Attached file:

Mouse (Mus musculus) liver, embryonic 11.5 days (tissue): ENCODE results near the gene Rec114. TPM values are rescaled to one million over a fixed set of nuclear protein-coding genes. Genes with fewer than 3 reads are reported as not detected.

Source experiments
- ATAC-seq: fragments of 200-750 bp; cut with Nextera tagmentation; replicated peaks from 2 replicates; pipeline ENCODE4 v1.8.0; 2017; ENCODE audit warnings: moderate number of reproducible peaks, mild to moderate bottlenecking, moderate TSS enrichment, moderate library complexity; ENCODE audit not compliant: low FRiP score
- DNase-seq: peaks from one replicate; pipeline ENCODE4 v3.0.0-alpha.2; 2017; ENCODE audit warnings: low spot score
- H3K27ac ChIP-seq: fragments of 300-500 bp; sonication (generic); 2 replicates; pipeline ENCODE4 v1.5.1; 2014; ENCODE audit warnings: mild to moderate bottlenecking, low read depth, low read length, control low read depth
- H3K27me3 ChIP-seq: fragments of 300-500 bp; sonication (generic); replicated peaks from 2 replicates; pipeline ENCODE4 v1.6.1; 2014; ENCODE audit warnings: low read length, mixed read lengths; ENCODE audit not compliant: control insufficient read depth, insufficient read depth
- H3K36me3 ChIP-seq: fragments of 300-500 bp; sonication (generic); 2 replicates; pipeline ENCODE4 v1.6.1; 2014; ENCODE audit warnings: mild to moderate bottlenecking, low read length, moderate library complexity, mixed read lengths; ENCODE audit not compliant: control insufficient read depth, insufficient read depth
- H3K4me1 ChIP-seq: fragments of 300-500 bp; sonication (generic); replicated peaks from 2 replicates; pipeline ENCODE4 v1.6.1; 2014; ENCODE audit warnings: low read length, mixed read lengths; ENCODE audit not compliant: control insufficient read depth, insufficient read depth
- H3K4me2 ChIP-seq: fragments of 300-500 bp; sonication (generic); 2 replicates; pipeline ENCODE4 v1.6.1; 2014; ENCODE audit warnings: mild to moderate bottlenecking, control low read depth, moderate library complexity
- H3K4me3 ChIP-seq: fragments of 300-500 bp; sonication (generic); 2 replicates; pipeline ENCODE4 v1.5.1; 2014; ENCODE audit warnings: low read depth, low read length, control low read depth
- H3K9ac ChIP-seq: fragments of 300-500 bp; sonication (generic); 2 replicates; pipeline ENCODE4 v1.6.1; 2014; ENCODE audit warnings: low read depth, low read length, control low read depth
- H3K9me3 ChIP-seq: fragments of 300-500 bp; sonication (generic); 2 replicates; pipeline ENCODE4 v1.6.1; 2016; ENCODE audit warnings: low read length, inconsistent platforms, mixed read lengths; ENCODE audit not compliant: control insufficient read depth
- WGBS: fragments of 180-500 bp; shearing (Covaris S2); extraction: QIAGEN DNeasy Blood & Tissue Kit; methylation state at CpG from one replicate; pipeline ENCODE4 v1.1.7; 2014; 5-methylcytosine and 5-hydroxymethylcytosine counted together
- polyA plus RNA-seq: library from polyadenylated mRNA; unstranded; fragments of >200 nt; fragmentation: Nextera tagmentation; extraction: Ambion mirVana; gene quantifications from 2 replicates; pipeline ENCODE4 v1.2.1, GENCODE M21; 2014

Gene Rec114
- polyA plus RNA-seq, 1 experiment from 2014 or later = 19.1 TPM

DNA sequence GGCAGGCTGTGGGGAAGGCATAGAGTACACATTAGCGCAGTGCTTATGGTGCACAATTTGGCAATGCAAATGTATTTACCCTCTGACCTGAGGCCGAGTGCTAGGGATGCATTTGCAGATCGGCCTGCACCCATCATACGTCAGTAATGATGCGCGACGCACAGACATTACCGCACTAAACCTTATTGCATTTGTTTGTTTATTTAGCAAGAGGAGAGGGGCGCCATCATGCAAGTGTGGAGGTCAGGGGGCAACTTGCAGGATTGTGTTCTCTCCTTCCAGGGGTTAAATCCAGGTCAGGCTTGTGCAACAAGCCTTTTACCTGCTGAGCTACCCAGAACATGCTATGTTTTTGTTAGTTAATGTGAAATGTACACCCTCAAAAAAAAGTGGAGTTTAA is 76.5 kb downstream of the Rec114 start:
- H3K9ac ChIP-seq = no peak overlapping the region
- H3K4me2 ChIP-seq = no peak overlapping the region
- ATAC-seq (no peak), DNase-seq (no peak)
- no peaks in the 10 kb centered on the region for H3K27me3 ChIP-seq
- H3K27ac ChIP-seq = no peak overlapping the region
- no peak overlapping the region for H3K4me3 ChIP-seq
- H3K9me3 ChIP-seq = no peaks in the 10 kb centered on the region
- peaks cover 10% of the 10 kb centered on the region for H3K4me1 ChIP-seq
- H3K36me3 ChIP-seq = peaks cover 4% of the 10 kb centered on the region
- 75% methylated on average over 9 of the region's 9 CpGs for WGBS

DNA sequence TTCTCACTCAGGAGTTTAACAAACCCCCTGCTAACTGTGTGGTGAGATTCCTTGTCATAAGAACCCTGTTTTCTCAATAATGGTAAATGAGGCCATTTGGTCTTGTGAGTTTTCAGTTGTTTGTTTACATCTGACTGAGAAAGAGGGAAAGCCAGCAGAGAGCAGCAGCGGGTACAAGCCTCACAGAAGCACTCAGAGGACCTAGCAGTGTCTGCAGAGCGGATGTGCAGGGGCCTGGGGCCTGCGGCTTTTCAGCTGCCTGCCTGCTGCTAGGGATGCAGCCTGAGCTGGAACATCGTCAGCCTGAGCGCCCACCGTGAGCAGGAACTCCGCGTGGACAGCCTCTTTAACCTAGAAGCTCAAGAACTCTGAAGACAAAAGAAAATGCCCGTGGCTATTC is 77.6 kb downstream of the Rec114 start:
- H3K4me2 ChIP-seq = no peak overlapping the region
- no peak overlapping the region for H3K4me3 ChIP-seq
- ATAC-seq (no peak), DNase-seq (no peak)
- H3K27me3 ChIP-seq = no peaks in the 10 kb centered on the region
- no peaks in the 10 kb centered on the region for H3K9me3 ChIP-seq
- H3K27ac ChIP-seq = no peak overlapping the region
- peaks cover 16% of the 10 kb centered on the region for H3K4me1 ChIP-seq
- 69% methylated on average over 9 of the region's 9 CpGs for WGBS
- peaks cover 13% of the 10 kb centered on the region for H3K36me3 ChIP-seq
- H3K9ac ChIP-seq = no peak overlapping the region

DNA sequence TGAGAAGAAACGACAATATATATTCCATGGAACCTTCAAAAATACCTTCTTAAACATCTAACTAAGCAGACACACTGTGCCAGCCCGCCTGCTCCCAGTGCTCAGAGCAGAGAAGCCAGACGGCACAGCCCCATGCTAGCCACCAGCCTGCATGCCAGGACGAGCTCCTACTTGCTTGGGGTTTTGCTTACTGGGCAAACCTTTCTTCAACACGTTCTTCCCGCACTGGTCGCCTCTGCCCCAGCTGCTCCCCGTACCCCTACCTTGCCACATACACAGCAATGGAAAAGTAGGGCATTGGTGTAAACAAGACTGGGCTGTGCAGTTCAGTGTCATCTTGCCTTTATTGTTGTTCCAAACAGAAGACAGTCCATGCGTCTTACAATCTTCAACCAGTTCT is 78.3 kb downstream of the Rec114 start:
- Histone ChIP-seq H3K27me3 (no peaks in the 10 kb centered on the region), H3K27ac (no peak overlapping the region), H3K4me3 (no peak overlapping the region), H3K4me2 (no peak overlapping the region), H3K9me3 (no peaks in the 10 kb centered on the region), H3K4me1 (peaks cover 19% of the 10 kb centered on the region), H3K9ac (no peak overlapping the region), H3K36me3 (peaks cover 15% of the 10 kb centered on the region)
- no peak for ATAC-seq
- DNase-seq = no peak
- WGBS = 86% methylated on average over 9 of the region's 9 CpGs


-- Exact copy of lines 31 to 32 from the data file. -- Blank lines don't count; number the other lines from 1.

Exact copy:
- ATAC-seq (no peak), DNase-seq (no peak)
- H3K27me3 ChIP-seq = no peaks in the 10 kb centered on the region